Scientists announce they have for the first time grown sperm cells in a laboratory – promising that a treatment for infertile men is on the way.

In a communique a France-based company has said it has successfully turned scraps of genetic material into complete fully-functioning sperm – a world-first. If what the company claims turn out to be true, it may prove life-changing for the tens of thousands of men around the world who cannot produce their own sperm.

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The Kallistem laboratory, a private research facility based in Lyon, said it would be possible to carry out human clinical trials in less than 2 years.

The company hopes in due course of time, it will be able to treat 50,000 patients a year. When fully-commercialised its market would be worth £1.7 billion.

Nonetheless, the findings are yet to be published, and haven’t been peer reviewed or independently verified – so, British experts last night were treating the claims with scepticism.

According to Kallistem its team has actually turned basic male fertility cells, called spermatogonia, into mature sperm in test tubes.

Isabelle Cuoc, the firm’s CEO, said: ‘Kallistem is addressing a major issue whose impacts are felt worldwide: the treatment of male infertility. ‘Our team is the first in the world to have developed the technology required to obtain fully formed spermatozoa [sperm] in vitro with sufficient yield for IVF.

The process called Spermatogenesis – through which the basic reproduction cells develop into sperm – is a very complex one. It normally takes 72 days to happen in the human body, with a continuous supply of basic cells being transformed into mature sperm. Nonetheless, a few men suffer from nonobstructive azoospermia – or abnormal sperm production – rendering them infertile.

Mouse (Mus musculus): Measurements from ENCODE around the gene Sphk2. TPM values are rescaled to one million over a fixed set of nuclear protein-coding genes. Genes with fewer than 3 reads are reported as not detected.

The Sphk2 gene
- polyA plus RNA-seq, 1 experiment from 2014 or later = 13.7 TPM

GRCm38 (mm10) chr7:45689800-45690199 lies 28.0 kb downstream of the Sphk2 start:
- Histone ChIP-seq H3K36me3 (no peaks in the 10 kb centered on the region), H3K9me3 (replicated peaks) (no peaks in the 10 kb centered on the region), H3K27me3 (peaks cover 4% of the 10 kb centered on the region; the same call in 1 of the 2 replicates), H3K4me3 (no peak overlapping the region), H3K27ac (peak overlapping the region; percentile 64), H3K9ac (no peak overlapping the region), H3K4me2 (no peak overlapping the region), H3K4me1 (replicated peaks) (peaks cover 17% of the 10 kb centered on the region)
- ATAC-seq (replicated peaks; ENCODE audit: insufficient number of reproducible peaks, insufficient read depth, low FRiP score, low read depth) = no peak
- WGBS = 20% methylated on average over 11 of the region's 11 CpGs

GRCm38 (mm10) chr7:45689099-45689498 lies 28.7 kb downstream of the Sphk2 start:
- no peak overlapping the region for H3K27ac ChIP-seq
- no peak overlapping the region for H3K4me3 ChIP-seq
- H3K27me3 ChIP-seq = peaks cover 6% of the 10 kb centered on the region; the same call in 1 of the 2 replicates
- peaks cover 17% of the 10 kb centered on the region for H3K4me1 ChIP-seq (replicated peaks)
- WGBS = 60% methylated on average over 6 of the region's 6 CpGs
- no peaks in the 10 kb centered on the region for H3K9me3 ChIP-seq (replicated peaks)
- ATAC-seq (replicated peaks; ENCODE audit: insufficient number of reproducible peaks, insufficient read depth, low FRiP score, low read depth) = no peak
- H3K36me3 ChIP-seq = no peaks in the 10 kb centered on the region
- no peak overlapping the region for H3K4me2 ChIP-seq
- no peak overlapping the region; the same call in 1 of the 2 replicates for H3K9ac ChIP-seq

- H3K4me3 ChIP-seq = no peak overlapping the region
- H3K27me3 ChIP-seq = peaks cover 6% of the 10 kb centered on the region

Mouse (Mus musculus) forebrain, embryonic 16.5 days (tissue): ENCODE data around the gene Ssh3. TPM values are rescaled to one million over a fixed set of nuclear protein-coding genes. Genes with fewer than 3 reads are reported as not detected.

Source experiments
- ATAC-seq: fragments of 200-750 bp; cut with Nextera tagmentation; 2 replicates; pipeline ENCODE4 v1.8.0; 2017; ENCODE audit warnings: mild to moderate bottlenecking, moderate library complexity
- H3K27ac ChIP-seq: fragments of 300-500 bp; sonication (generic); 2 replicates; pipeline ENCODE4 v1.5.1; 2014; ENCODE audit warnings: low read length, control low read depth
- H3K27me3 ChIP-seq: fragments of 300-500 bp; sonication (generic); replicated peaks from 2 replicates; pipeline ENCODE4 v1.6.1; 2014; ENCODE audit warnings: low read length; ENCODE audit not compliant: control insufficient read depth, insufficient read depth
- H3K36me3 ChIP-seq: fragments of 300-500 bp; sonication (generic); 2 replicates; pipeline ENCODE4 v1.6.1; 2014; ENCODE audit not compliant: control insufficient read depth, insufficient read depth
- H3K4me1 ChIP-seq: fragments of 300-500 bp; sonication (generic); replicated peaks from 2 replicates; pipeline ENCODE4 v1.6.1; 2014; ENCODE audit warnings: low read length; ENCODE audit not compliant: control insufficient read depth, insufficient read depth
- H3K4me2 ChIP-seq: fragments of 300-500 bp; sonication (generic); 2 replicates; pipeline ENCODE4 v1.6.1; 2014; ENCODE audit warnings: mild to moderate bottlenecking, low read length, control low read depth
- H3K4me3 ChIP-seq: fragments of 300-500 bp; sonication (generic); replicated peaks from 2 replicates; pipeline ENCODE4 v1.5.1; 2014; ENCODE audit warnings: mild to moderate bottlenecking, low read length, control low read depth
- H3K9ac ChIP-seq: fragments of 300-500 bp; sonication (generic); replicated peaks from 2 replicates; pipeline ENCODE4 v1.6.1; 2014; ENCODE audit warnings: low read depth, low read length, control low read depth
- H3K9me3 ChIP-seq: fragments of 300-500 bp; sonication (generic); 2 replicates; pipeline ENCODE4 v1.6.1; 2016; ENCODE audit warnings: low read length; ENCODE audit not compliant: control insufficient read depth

Scientists since 15 years have been trying to devise a procedure to extract immature spermatogonia, from infertile men, transform it into mature men, and use IVF to produce a child. Many times in the past they have shown that they can artificially replicate the procedure in mice – but this is the first time it has been shown to work using human cells.

Next year they will show that the procedure is safe in pre-clinical trials – & if successful Kallistem claim they will be a position in 2017 to assist the birth of a baby in clinical trials.

The team will take a sample of immature spermatogonia from a man’s testicles, and turn the genetic material into mature sperm, and then use it in traditional IVF procedures.

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If the patient wants to father a child at a later date, his sperm could be kept in a frozen state until he’s ready.

But Professor Allan Pacey, an expert in male fertility at the University of Sheffield, warned couples to keep their fingers crossed. ‘This is a bold claim to make and we have had our fingers burnt before with people making this claim, ‘ he said.


A study has found that having just a little more than three pints lager a week, or half a pint a day, can reduce sperm quality, in young men.

Drinking over 7.5 units of alcohol a week causes this effect. An average pint of beer have around 2.3 units.

Study also found that as the man drinks more – the toll carries on to rise.